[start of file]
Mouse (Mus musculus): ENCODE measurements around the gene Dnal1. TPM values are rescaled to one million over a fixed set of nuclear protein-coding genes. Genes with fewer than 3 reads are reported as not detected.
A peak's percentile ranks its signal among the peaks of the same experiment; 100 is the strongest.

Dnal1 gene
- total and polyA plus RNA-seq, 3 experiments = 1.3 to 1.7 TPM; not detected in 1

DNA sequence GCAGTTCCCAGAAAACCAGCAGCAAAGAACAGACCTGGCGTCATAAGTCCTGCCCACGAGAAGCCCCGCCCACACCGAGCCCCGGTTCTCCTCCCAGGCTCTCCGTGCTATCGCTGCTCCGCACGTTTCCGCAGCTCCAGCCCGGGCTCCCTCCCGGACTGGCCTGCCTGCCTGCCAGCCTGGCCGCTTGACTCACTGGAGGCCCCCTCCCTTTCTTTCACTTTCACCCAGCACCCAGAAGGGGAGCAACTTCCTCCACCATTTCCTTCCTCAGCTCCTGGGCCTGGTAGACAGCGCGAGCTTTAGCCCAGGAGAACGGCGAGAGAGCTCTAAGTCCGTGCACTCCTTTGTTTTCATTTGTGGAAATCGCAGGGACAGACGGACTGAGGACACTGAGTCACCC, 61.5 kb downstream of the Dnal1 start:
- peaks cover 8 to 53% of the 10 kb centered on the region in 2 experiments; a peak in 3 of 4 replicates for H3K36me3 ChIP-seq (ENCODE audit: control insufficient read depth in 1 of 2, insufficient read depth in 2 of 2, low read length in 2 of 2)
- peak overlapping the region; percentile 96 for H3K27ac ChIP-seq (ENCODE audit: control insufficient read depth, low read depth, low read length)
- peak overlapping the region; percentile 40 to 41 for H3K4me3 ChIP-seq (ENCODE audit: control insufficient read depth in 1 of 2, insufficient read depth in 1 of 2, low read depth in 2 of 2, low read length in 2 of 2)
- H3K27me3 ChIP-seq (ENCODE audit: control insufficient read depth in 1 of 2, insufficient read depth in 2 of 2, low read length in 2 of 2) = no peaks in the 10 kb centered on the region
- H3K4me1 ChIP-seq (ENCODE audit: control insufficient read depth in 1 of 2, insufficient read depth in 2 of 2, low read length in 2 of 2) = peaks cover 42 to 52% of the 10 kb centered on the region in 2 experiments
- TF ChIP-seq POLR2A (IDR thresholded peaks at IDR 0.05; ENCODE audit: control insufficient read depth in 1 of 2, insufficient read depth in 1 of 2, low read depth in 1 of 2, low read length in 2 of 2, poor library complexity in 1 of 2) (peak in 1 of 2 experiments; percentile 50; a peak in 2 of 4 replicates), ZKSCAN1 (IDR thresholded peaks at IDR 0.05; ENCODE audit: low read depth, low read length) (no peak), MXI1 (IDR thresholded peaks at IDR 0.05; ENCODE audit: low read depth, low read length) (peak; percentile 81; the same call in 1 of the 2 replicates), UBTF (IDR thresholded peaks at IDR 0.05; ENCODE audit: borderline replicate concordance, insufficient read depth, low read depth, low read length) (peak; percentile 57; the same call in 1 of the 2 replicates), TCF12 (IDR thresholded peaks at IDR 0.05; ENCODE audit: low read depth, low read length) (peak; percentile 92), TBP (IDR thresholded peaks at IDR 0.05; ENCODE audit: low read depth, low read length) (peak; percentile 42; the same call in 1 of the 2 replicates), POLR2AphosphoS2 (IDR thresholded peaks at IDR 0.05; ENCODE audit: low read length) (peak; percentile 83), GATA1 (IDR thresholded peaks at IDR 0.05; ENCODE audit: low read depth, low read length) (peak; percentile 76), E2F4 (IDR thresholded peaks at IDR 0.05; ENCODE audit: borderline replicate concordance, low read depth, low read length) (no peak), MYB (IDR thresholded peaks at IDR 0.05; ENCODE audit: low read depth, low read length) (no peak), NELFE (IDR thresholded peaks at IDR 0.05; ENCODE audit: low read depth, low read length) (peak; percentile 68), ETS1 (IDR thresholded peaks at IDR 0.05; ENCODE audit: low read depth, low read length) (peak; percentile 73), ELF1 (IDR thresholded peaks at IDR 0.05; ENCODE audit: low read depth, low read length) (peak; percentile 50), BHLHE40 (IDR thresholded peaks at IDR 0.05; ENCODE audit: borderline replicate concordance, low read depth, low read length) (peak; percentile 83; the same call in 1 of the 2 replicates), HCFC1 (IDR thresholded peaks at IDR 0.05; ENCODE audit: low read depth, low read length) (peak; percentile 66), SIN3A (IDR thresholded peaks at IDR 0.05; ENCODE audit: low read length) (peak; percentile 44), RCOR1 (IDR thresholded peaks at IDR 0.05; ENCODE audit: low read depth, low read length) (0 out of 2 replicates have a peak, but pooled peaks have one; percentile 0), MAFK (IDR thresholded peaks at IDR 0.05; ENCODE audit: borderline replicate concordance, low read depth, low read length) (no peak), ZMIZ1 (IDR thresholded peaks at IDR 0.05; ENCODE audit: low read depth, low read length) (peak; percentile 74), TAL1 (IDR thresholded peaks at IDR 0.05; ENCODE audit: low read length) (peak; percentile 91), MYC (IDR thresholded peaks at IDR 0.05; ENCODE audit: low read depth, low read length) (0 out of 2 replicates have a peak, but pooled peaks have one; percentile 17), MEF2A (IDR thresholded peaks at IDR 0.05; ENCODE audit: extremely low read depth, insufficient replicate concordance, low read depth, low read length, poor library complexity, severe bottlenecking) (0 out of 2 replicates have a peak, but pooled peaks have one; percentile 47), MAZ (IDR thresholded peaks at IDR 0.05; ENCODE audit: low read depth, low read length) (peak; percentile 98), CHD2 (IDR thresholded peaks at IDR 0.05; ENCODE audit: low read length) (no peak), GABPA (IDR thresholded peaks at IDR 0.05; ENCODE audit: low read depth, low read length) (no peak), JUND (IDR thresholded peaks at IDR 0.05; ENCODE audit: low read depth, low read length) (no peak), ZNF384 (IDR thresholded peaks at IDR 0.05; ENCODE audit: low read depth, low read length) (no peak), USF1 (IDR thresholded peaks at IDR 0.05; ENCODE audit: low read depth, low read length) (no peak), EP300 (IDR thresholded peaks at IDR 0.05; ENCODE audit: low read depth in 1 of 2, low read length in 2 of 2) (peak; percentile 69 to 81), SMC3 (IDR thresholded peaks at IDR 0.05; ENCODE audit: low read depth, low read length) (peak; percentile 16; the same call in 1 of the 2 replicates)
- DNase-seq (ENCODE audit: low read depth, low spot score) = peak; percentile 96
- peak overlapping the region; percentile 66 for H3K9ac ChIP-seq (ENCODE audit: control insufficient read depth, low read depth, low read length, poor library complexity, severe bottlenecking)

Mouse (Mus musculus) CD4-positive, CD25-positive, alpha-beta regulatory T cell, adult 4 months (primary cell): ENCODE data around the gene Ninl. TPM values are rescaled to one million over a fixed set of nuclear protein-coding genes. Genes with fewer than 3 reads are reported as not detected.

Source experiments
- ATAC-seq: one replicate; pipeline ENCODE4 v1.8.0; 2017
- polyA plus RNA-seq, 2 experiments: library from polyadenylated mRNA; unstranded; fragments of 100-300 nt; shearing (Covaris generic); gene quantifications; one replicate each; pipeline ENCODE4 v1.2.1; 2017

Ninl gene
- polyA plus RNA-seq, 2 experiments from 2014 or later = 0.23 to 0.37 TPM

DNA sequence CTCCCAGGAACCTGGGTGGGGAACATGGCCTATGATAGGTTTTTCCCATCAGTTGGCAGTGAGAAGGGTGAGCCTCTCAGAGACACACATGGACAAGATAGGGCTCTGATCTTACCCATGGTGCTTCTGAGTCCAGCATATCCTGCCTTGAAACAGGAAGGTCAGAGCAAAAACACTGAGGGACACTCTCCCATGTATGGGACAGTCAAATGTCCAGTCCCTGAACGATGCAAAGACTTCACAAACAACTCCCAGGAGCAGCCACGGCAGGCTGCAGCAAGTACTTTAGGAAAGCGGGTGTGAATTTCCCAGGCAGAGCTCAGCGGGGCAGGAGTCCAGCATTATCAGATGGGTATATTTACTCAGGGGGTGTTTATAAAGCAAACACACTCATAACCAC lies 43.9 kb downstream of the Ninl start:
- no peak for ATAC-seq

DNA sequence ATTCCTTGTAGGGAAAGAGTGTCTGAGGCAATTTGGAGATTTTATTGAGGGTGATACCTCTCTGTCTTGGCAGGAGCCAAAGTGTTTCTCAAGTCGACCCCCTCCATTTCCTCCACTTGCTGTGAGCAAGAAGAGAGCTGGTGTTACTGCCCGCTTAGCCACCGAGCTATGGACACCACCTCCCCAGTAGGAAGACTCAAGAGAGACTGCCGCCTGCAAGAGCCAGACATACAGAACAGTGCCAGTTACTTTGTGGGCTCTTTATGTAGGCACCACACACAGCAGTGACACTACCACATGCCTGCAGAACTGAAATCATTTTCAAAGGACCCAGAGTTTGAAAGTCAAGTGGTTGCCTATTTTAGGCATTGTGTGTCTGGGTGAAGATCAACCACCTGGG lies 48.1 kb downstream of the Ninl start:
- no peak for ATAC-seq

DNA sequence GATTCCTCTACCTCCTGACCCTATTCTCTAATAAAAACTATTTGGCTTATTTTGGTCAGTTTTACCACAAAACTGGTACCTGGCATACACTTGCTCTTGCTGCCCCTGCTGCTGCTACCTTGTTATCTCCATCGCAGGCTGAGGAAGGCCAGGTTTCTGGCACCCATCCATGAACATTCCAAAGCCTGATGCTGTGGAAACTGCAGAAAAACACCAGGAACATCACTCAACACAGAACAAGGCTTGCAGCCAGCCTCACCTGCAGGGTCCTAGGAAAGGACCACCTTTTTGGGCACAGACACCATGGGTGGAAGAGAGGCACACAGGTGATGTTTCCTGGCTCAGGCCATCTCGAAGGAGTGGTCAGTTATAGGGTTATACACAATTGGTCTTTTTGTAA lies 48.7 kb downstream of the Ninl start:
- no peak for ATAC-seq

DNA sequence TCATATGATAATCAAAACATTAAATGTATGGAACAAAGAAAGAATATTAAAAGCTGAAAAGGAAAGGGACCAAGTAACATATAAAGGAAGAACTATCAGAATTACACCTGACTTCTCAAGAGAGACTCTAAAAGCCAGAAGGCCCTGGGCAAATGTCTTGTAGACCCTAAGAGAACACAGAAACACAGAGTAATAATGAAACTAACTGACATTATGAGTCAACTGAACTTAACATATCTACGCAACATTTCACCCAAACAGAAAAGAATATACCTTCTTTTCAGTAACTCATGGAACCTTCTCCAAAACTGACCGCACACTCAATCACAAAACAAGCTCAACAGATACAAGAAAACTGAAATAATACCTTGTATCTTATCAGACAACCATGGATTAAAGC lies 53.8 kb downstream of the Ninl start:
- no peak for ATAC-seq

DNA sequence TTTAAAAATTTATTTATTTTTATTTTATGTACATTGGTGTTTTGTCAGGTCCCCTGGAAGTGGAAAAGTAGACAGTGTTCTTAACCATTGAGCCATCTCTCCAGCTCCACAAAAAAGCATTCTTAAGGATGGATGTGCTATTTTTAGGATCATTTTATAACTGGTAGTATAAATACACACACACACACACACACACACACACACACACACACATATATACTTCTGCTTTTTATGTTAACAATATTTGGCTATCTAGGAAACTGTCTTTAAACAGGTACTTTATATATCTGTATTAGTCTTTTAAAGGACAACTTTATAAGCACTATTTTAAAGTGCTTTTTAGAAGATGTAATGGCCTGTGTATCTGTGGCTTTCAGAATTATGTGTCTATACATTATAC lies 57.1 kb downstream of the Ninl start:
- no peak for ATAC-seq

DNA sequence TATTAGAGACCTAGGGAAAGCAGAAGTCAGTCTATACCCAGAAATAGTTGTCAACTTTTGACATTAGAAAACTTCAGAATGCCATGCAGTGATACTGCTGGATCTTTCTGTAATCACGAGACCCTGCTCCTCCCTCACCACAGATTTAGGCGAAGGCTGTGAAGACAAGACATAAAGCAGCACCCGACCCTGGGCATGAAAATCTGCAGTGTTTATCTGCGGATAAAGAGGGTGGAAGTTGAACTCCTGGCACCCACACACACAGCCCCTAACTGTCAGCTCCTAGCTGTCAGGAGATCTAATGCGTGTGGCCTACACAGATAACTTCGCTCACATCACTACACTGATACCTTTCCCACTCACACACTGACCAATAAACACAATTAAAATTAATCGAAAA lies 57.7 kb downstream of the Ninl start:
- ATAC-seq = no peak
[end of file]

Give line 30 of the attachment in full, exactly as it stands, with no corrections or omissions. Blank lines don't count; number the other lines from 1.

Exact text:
DNA sequence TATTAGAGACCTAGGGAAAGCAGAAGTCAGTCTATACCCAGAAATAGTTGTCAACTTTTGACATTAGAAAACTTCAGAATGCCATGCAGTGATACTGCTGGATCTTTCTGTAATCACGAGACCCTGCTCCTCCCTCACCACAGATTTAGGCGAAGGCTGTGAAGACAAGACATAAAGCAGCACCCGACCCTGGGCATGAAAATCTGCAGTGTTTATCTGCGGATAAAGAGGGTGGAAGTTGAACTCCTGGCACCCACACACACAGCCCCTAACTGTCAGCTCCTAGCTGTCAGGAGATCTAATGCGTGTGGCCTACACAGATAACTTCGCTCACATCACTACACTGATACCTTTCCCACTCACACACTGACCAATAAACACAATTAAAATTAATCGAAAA lies 57.7 kb downstream of the Ninl start: